vote saying that Hussein was so weak economically and militarily he
was really not capable of attacking anyone unless forced into it.
He really controls very little outside the city of Baghdad.
The Washington Post, two days ago, had a column by Al Kamen
which said: "The war in Iraq, likely in the next few weeks, is
not expected to last long, given the overwhelming U.S. firepower to
be arrayed against the Iraqis. But the trickier job may be in the
aftermath, when Washington plans to install an administrator, or viceroy,
who would direct postwar reconstruction of the place."
Fortune magazine said: "Iraq – We win. What then?"
"A military victory could turn into a strategic defeat. . . .
A prolonged, expensive, American-led occupation . . . could turn U.S.
troops into sitting ducks for Islamic terrorists. . . . All of that
could have immediate and negative consequences for the global economy."
Not only have most conservative columnists come out strongly against
this war, but also at least four conservative magazines and two conservative
One conservative Republican member of the other Body (Sen. Hagel)
said last week that the "rush to war in Iraq could backfire"
and asked: "We are wrecking coalitions, relationships and alliances
so we can get a two-week start on going to war alone?"
The Atlantic Monthly magazine said we would spend so much
money in Iraq we might as well make it the 51st state. I believe most
conservatives would rather that money be spent here instead of 7,000
It is a traditional conservative position to be in favor of a strong
national defense, not one that turns our soldiers into international
social workers, and to believe in a noninterventionist foreign policy
rather than in globalism or internationalism.
We should be friends with all nations, but we will weaken our own
nation, maybe irreversibly unless we follow the more humble foreign
policy the President advocated in his campaign.
Finally, it is very much against every conservative tradition to support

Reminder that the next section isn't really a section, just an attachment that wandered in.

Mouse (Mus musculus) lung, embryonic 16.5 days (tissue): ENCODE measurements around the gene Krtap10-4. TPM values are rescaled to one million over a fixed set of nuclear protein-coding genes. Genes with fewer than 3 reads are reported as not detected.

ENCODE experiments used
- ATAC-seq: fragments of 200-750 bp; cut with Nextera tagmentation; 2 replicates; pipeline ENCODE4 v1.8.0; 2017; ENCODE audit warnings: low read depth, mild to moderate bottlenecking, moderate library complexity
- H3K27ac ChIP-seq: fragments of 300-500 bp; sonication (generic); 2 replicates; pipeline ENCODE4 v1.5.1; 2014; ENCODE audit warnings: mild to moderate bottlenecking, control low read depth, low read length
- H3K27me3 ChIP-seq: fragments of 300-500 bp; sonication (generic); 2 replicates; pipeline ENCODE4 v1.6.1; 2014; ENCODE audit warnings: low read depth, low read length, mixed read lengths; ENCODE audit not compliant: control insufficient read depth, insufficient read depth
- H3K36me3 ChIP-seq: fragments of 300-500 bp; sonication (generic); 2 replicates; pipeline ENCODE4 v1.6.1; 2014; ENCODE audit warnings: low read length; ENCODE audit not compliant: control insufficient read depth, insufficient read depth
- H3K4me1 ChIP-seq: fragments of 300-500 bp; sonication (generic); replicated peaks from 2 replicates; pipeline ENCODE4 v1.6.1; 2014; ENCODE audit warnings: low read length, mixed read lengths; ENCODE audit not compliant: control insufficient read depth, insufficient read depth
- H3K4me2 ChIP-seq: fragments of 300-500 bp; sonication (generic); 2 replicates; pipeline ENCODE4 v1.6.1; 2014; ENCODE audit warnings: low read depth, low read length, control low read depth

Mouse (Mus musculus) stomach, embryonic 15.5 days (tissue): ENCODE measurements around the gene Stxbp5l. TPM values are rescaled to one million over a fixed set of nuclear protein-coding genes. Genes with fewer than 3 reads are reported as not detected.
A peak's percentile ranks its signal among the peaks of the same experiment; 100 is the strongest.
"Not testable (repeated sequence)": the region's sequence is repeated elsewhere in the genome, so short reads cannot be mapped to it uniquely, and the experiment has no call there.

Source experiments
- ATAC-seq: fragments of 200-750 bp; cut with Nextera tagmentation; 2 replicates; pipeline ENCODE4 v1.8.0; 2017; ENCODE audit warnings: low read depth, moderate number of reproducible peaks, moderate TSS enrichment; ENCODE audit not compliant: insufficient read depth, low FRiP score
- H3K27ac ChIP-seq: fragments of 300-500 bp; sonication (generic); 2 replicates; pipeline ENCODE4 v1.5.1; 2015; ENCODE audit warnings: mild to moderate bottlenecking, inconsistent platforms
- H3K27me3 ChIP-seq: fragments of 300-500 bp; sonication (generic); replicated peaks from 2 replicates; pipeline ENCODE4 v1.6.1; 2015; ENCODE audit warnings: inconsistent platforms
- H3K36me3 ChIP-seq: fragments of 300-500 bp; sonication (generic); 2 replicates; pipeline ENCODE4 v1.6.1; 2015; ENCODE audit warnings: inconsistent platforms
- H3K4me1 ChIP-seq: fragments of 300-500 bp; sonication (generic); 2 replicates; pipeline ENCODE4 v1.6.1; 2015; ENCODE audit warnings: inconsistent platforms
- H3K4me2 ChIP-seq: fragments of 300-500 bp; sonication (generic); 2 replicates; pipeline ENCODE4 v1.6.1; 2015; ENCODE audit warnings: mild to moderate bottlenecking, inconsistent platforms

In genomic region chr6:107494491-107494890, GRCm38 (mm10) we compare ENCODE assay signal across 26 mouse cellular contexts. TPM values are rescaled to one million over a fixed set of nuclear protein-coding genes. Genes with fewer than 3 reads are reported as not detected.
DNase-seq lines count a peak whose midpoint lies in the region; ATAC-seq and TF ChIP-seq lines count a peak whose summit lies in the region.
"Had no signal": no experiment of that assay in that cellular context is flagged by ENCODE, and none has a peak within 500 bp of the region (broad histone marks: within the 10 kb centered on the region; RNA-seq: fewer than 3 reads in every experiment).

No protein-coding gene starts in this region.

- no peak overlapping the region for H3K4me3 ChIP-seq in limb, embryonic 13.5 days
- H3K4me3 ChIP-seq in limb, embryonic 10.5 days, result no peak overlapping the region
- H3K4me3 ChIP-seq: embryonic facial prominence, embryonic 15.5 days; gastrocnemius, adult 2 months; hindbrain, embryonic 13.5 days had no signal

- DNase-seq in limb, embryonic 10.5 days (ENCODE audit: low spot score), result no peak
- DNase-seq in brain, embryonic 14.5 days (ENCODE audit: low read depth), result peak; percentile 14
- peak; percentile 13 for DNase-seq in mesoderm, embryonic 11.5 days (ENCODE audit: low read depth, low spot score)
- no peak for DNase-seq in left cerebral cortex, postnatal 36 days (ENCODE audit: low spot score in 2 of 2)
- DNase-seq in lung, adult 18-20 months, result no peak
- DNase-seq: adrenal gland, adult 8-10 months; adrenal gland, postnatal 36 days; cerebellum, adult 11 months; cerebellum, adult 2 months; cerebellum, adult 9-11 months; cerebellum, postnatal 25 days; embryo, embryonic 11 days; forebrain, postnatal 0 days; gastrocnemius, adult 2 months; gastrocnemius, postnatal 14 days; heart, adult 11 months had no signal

Another member of the other Body, the Senator from West Virginia,
Senator Byrd, not a conservative but certainly one with great knowledge
of and respect for history and tradition said recently:
"This is no simple attempt to defang a villain. No. This coming
battle, if it materializes, represents a turning point in U.S. foreign
policy and possibly a turning point in the recent history of the world.
This nation is about to embark upon the first test of the revolutionary
doctrine applied in an extraordinary way at an unfortunate time. The
doctrine of preemption – the idea that the United States or any other
nation can legitimately attack a nation that is not imminently threatening
but may be threatening in the future – is a radical new twist on the
traditional idea of self-defense."
The columnist William Raspberry, again not a conservative but one
who sometimes takes conservative positions, wrote this week these
words: "Why so fast. Because Hussein will stall the same way
he's been stalling for a dozen years. A dozen years, by the way, during
which he has attacked no one, gassed no one, launched terror attacks
on no one. Tell me its because of American pressure that he has stayed
his hand, and I say great. Isn't that better than a U.S.-launched
war guaranteed to engender massive slaughter and spread terrorism?"
Throughout these remarks, I have said not one word critical of the
President or any of his advisors or anyone on the other side of this
I especially have not and will not criticize the fine men and women
in our Nation's armed forces. They are simply following orders and
attempting to serve this country in an honorable way.
Conservatives are generally not the types who participate in street
demonstrations, especially ones led by people who say mean-spirited
things about our President. But I do sincerely believe the true conservative
position, the traditional conservative position is against this war.
John J. Duncan represents the 2nd District of Tennessee.